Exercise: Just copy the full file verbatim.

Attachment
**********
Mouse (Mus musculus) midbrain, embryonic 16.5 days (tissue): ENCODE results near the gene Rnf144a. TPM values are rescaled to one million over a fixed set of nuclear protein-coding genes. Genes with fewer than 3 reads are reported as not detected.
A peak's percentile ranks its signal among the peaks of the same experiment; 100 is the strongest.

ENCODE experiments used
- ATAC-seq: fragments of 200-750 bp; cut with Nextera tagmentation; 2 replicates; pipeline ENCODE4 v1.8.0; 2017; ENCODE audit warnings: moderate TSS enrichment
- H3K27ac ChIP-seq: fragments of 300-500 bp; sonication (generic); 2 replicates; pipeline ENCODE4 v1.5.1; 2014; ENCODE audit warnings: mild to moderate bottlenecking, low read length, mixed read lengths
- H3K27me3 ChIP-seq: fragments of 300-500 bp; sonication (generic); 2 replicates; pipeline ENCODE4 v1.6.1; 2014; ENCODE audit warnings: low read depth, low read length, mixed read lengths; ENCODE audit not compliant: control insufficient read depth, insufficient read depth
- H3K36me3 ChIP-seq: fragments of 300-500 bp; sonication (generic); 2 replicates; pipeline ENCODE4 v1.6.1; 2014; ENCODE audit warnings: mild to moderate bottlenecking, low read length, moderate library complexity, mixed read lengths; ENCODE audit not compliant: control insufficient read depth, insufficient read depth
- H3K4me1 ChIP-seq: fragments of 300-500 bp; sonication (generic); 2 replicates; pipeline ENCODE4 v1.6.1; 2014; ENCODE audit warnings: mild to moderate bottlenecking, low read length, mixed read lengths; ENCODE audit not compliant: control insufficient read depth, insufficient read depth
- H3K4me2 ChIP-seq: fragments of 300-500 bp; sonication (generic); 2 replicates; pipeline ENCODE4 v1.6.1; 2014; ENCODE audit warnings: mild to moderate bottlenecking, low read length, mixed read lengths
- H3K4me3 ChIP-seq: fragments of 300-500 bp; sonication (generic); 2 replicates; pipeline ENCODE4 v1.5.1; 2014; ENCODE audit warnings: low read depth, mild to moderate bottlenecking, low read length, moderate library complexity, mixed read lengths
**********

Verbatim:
Mouse (Mus musculus) midbrain, embryonic 16.5 days (tissue): ENCODE results near the gene Rnf144a. TPM values are rescaled to one million over a fixed set of nuclear protein-coding genes. Genes with fewer than 3 reads are reported as not detected.
A peak's percentile ranks its signal among the peaks of the same experiment; 100 is the strongest.

ENCODE experiments used
- ATAC-seq: fragments of 200-750 bp; cut with Nextera tagmentation; 2 replicates; pipeline ENCODE4 v1.8.0; 2017; ENCODE audit warnings: moderate TSS enrichment
- H3K27ac ChIP-seq: fragments of 300-500 bp; sonication (generic); 2 replicates; pipeline ENCODE4 v1.5.1; 2014; ENCODE audit warnings: mild to moderate bottlenecking, low read length, mixed read lengths
- H3K27me3 ChIP-seq: fragments of 300-500 bp; sonication (generic); 2 replicates; pipeline ENCODE4 v1.6.1; 2014; ENCODE audit warnings: low read depth, low read length, mixed read lengths; ENCODE audit not compliant: control insufficient read depth, insufficient read depth
- H3K36me3 ChIP-seq: fragments of 300-500 bp; sonication (generic); 2 replicates; pipeline ENCODE4 v1.6.1; 2014; ENCODE audit warnings: mild to moderate bottlenecking, low read length, moderate library complexity, mixed read lengths; ENCODE audit not compliant: control insufficient read depth, insufficient read depth
- H3K4me1 ChIP-seq: fragments of 300-500 bp; sonication (generic); 2 replicates; pipeline ENCODE4 v1.6.1; 2014; ENCODE audit warnings: mild to moderate bottlenecking, low read length, mixed read lengths; ENCODE audit not compliant: control insufficient read depth, insufficient read depth
- H3K4me2 ChIP-seq: fragments of 300-500 bp; sonication (generic); 2 replicates; pipeline ENCODE4 v1.6.1; 2014; ENCODE audit warnings: mild to moderate bottlenecking, low read length, mixed read lengths
- H3K4me3 ChIP-seq: fragments of 300-500 bp; sonication (generic); 2 replicates; pipeline ENCODE4 v1.5.1; 2014; ENCODE audit warnings: low read depth, mild to moderate bottlenecking, low read length, moderate library complexity, mixed read lengths